Along with religious teachings, the concept of civil disobedience also helped establish the basis of antiwar movements. American writer Henry David Thoreau (1817–1862) gained lasting influence in part due to his well-publicized refusal to pay taxes during the mid-1840s. He strongly opposed slavery and the participation of the United States in the Mexican-American War (1846–48). Thus, he refused to pay taxes to the government for those reasons. Thoreau was joined in these beliefs by many others, some of whom formed organizations like the American Peace Society and the New England Non-Resistance Society. At this point in American history, peace activism had grown from its beginnings as a religious movement to include political motivations as well.

Thoreau was briefly jailed for refusing to pay taxes. He later wrote an essay, published in 1849, that came to be known as "Civil Disobedience." In his essay, Thoreau noted that people should follow their conscience in all matters, even if one's moral standards conflicted with the policies of the government. He also stated that, in a nation where governments are elected by the people, citizens can justifiably withhold financial support of the government as a means of expressing disagreement with its actions. Through his essay, the title of which describes the peaceful violation of an unjust law, Thoreau contributed substantially to later social reform movements, particularly the civil rights movement of the 1950s and 1960s. Martin Luther King Jr. (1929–1968), the best-known leader of the civil rights movement, gained inspiration and protest strategy from Thoreau's writings.

During the late 1800s, many American social reformers objected to the idea of a powerful nation such as the United States taking over another nation. This practice, called imperialism, involved physically invading a nation or exerting control over its government or economy. As American businesses rapidly expanded throughout the 1800s, business leaders and politicians continually sought raw materials for producing goods and new consumers to buy those goods. Many such leaders looked to other countries for these opportunities, opting to seize by force any weaker nations that resisted American business expansion within their borders.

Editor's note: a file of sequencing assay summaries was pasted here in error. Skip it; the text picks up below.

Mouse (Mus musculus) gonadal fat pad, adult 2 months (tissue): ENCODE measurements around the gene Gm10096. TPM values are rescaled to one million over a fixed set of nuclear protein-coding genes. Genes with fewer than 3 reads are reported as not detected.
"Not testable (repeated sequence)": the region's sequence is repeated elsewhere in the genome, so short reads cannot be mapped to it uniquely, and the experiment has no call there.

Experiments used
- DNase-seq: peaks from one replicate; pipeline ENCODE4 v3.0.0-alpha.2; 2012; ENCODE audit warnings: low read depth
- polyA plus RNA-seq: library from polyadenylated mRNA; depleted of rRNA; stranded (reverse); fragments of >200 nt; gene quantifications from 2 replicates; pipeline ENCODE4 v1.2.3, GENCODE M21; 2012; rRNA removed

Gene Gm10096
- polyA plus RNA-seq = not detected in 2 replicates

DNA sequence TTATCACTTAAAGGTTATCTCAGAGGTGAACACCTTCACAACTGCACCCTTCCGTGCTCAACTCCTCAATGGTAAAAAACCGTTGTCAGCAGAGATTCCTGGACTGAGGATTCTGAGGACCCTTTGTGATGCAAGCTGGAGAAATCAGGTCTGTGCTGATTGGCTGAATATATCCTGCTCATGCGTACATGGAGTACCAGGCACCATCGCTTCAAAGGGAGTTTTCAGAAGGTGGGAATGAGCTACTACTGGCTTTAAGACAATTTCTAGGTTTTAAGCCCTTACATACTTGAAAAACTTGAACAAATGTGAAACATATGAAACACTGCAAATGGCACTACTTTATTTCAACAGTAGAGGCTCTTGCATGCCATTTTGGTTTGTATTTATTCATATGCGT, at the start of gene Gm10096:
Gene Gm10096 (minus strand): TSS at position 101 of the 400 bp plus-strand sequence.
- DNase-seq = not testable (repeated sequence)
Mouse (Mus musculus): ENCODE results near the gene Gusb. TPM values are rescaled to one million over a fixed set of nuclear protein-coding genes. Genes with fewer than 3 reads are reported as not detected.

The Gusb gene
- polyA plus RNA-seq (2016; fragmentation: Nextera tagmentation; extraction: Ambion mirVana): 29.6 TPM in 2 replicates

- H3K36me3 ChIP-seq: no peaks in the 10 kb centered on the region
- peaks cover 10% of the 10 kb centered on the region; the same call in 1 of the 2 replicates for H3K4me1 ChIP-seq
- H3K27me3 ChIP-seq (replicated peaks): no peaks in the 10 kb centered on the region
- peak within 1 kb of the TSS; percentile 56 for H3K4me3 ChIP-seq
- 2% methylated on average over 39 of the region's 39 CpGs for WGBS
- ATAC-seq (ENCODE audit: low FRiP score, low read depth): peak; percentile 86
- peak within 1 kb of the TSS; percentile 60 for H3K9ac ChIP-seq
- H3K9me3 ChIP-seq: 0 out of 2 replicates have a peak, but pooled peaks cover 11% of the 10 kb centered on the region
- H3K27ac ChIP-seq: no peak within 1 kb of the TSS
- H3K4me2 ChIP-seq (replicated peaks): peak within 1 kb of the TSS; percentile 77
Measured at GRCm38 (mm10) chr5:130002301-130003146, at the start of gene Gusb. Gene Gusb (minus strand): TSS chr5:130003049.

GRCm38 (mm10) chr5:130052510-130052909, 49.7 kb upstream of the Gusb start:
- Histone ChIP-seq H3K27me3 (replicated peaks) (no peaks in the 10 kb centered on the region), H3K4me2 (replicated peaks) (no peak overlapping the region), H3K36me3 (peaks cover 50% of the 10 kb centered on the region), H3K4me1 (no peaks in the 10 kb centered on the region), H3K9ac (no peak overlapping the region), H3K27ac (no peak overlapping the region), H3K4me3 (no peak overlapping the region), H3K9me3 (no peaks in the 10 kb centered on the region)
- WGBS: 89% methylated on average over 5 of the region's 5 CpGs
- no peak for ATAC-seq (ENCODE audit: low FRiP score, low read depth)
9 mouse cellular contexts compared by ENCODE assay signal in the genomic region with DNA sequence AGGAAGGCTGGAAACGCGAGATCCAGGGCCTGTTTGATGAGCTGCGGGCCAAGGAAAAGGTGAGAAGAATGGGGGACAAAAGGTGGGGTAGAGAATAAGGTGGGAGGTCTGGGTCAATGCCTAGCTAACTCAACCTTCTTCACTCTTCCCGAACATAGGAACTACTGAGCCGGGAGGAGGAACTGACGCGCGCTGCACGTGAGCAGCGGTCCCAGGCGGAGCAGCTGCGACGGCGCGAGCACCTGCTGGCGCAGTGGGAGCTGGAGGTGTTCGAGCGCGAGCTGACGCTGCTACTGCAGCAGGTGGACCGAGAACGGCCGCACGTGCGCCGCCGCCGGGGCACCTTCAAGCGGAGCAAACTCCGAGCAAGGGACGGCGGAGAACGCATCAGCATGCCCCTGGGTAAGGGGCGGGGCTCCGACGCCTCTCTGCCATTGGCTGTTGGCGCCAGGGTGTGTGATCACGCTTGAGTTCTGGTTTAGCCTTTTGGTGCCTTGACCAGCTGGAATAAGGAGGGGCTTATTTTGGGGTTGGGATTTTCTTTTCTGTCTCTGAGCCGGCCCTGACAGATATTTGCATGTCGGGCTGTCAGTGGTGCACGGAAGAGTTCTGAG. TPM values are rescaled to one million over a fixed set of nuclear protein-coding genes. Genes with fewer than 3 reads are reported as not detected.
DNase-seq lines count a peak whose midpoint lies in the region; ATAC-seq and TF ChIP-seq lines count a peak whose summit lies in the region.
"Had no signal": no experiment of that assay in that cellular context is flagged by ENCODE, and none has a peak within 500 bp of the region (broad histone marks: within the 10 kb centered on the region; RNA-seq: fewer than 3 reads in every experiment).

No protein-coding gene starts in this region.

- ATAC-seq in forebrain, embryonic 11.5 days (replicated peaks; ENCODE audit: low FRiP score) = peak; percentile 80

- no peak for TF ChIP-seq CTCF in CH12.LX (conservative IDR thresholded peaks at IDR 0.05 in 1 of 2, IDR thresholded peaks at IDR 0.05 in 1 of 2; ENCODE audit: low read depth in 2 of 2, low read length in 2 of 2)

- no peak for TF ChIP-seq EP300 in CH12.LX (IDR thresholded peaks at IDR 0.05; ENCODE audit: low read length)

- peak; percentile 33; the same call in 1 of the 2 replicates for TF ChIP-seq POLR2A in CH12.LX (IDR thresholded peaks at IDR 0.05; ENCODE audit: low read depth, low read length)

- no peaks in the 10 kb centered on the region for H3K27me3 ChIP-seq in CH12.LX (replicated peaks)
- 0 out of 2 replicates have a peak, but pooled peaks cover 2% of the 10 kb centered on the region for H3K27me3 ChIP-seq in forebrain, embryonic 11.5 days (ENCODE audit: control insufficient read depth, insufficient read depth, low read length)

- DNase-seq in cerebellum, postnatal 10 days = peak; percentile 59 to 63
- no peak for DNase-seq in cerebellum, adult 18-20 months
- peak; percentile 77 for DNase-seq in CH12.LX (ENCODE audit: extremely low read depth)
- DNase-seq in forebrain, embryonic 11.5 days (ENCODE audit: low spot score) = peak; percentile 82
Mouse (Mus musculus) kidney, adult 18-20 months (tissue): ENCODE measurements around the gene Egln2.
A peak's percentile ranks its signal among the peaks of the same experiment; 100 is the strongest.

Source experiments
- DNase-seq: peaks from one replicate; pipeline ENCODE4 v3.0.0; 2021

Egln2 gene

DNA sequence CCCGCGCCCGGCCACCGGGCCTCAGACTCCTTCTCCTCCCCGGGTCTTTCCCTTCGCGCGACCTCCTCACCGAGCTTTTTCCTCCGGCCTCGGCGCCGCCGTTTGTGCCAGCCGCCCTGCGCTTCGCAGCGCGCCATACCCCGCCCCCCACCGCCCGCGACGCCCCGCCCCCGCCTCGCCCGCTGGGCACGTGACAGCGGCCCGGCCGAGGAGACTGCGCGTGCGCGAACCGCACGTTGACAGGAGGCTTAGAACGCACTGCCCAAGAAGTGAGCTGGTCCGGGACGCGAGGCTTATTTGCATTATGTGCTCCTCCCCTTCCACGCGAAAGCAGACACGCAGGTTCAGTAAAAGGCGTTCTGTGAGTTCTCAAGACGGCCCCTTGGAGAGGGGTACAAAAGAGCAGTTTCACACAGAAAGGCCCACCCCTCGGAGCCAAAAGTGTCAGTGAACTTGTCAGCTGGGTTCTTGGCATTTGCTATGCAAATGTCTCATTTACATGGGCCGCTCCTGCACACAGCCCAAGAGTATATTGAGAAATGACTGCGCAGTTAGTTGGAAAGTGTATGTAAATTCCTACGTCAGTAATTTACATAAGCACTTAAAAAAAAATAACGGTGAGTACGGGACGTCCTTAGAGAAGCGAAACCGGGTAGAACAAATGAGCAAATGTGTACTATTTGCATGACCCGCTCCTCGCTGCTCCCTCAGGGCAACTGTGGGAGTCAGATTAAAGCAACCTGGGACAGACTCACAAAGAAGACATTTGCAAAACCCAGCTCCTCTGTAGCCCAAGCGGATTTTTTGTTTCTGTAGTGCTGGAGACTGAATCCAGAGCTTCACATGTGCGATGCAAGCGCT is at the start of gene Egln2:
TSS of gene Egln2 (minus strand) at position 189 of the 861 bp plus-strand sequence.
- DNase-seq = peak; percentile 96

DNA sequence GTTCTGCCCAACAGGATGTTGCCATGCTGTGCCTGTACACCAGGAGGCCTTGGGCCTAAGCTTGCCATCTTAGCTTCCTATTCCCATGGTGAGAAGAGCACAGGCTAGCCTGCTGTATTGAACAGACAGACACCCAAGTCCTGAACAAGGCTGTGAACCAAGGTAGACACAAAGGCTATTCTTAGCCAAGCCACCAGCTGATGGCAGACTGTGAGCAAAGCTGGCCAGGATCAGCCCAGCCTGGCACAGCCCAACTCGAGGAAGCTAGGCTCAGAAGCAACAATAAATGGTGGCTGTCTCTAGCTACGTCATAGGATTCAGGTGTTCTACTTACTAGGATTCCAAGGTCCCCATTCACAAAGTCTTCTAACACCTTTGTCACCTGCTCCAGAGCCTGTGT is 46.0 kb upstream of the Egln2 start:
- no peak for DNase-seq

Pacifism in Early American History

Throughout American history, people known as conscientious objectors have refused to fight in wars due to deeply held beliefs in pacifism. During the colonial era, conscientious objectors' antiwar views stemmed primarily from their religious faith. Quakers, Mennonites, and other members of peace churches refused to participate in violent actions against Native Americans. This decision often caused them to be harassed by their Puritan neighbors. When military conflicts arose, pacifists in some colonies were allowed to withdraw from military duty. However, other colonies were less tolerant and punished pacifists by seizing their property, imposing fines, or imprisoning them.

During the American Revolution (1775–83), those colonists who refused to fight against the British were expected to contribute in other ways. For example, they were expected to provide shelter for colonial troops. However, some even refused non-military service because they objected to any contribution to war and violence. Such objectors faced harassment, seizure of their property, or forced participation in military efforts.

The American Civil War (1861–65) marked the first time the federal government instituted the draft. This made military participation mandatory for all able men in the Union between the ages of twenty and forty-five. The law did not excuse conscientious objectors from service. However, it did allow people to pay a sum of $300 to avoid military duty. This clause essentially gave wealthier citizens the option not to fight, while poor people had no alternative.

In several cities, outrage among the poor led to draft riots. A particularly violent incident occurred in New York City in March 1863. Rioters set fire to government buildings, including a recruiting station, and attacked factories and modes of public transportation. They engaged in combat with Union troops as well. Hundreds were injured and more than one hundred people, mostly rioters, were killed. Many of the rioters blamed the war, and their forced military participation, on African Americans. They believed that the war came about solely because of the issue of slavery. During the uprising, some rioters destroyed the homes of African Americans as well as attacking and killing several black citizens.

Toward the end of the Civil War, in 1864, the Quakers and other pacifists successfully pressured the U.S. Congress to exempt members of the peace churches from military service. They were allowed to seek alternative ways of serving the nation. In the Confederacy, the southern states that had withdrawn from the United States, initiating the Civil War, members of peace churches could avoid the draft. However, they had to paid a fine or offer another person as a substitute soldier. By the end of the war, the need for Confederate soldiers was so great that every able-bodied man was required to join the army, regardless of his beliefs.